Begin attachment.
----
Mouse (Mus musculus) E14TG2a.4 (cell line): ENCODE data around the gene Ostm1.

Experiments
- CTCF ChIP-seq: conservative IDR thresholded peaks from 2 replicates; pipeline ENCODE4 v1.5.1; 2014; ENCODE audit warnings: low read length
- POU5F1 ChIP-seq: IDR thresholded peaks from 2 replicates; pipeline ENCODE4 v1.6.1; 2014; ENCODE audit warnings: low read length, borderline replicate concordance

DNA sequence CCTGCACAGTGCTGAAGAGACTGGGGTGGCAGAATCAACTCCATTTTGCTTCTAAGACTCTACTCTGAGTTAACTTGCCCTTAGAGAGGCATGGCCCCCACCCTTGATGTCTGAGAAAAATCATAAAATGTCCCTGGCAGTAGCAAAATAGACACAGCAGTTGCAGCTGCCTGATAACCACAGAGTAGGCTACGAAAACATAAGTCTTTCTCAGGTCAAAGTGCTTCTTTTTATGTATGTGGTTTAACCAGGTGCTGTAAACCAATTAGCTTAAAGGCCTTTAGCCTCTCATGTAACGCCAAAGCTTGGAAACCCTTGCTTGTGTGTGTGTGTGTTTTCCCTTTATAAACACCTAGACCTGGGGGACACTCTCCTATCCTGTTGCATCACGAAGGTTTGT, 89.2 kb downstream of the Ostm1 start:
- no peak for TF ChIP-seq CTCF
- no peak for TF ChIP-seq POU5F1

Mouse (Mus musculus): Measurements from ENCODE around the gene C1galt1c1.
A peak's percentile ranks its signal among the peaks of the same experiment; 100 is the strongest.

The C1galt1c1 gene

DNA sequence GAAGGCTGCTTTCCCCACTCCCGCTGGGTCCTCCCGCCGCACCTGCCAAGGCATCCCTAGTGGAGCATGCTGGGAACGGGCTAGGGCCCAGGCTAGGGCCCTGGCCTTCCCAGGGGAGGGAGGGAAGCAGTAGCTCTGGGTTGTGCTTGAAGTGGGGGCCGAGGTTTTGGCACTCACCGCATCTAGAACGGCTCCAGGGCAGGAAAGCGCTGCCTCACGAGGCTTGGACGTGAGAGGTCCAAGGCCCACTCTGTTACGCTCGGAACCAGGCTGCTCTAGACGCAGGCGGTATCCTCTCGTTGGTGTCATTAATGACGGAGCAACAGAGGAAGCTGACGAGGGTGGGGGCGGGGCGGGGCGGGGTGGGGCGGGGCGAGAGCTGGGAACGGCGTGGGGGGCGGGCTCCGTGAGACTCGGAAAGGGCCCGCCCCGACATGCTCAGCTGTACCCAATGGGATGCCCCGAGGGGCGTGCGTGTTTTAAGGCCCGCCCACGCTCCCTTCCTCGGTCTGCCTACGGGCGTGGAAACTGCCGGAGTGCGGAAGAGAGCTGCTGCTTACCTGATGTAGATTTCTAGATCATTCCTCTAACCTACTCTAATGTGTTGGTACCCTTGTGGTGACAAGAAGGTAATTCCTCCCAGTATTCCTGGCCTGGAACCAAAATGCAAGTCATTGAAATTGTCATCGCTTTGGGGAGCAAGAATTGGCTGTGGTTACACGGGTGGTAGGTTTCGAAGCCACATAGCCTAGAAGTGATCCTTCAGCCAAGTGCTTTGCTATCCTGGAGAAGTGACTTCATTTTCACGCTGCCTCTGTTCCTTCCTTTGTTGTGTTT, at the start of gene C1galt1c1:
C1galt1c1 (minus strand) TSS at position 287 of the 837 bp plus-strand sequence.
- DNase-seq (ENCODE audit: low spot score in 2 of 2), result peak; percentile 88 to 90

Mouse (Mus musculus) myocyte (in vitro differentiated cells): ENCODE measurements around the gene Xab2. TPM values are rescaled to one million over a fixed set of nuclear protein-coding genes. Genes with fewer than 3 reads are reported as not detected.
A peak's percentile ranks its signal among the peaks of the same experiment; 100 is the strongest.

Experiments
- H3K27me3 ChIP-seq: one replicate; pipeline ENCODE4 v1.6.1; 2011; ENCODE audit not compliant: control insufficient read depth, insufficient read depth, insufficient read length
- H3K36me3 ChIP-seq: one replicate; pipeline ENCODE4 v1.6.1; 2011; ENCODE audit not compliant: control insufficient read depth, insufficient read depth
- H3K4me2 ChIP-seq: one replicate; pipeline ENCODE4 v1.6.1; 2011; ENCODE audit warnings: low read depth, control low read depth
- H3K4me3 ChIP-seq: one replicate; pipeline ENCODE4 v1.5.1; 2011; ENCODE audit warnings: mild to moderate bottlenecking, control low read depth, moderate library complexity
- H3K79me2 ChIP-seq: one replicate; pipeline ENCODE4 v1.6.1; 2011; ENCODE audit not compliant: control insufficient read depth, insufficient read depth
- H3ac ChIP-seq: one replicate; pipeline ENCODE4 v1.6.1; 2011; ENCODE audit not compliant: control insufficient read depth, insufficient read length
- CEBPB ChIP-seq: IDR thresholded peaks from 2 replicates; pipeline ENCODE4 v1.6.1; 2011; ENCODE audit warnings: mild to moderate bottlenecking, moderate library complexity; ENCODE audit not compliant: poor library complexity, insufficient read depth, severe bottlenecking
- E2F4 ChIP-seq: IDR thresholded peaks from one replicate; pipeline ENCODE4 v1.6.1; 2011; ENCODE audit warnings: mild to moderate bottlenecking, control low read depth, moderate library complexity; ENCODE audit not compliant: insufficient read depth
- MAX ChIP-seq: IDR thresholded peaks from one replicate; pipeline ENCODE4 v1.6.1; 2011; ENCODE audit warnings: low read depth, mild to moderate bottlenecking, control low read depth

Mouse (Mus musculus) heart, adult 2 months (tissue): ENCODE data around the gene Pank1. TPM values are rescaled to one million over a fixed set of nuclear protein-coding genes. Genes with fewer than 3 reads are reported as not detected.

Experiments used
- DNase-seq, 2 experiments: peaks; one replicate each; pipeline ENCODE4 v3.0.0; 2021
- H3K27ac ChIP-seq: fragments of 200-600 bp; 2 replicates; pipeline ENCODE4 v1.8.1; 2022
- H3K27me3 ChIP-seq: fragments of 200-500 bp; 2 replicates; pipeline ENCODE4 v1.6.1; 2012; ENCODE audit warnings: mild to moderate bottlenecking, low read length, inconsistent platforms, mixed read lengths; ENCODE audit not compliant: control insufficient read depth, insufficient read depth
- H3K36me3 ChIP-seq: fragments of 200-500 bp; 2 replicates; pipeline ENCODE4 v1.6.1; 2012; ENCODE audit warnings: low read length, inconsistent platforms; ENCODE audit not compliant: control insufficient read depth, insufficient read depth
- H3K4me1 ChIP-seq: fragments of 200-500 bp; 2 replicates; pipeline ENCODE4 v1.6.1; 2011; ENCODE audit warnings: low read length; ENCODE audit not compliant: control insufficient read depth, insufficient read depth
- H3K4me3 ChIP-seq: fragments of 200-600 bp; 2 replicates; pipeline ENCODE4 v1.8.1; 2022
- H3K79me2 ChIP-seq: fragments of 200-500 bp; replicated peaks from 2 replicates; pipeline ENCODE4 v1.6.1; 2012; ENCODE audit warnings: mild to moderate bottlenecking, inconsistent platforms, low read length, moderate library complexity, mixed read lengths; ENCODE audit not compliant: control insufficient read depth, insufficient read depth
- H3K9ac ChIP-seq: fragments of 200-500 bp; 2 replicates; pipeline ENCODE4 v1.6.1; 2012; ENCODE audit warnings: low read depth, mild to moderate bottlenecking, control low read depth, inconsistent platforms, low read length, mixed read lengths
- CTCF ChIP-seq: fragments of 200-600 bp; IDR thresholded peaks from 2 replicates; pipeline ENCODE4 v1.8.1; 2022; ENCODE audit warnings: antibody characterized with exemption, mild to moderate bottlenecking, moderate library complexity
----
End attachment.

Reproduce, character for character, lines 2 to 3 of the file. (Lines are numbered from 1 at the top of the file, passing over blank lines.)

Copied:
Experiments
- CTCF ChIP-seq: conservative IDR thresholded peaks from 2 replicates; pipeline ENCODE4 v1.5.1; 2014; ENCODE audit warnings: low read length